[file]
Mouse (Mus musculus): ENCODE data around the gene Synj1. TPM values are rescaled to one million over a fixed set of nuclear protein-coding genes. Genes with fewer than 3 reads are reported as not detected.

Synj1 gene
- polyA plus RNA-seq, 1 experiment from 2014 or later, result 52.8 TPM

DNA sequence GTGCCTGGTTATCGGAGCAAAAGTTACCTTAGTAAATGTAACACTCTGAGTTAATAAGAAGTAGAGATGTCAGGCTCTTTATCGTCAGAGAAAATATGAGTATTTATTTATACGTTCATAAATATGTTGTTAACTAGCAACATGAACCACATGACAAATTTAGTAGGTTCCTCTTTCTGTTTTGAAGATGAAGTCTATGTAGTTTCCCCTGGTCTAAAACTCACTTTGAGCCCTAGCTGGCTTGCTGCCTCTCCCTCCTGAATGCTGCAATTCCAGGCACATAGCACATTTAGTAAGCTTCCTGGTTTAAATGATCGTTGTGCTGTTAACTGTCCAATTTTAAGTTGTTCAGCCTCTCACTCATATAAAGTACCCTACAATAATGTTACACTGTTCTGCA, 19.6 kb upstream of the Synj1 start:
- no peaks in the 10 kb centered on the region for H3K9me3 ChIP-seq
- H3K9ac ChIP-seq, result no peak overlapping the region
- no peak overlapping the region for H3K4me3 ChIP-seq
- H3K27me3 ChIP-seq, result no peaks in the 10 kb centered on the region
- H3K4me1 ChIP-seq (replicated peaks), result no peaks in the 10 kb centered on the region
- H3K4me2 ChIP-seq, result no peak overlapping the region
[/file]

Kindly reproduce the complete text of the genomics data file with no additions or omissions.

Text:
Mouse (Mus musculus): ENCODE data around the gene Synj1. TPM values are rescaled to one million over a fixed set of nuclear protein-coding genes. Genes with fewer than 3 reads are reported as not detected.

Synj1 gene
- polyA plus RNA-seq, 1 experiment from 2014 or later, result 52.8 TPM

DNA sequence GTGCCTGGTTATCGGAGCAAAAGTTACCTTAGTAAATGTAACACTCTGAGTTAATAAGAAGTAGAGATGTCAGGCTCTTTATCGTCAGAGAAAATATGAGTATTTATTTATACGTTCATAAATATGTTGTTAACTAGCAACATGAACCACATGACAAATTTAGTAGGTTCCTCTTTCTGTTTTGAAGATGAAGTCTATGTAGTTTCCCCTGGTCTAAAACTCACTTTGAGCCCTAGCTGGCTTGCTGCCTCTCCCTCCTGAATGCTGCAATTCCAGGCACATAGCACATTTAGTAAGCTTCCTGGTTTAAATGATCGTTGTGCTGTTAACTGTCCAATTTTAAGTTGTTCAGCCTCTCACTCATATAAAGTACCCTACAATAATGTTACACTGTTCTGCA, 19.6 kb upstream of the Synj1 start:
- no peaks in the 10 kb centered on the region for H3K9me3 ChIP-seq
- H3K9ac ChIP-seq, result no peak overlapping the region
- no peak overlapping the region for H3K4me3 ChIP-seq
- H3K27me3 ChIP-seq, result no peaks in the 10 kb centered on the region
- H3K4me1 ChIP-seq (replicated peaks), result no peaks in the 10 kb centered on the region
- H3K4me2 ChIP-seq, result no peak overlapping the region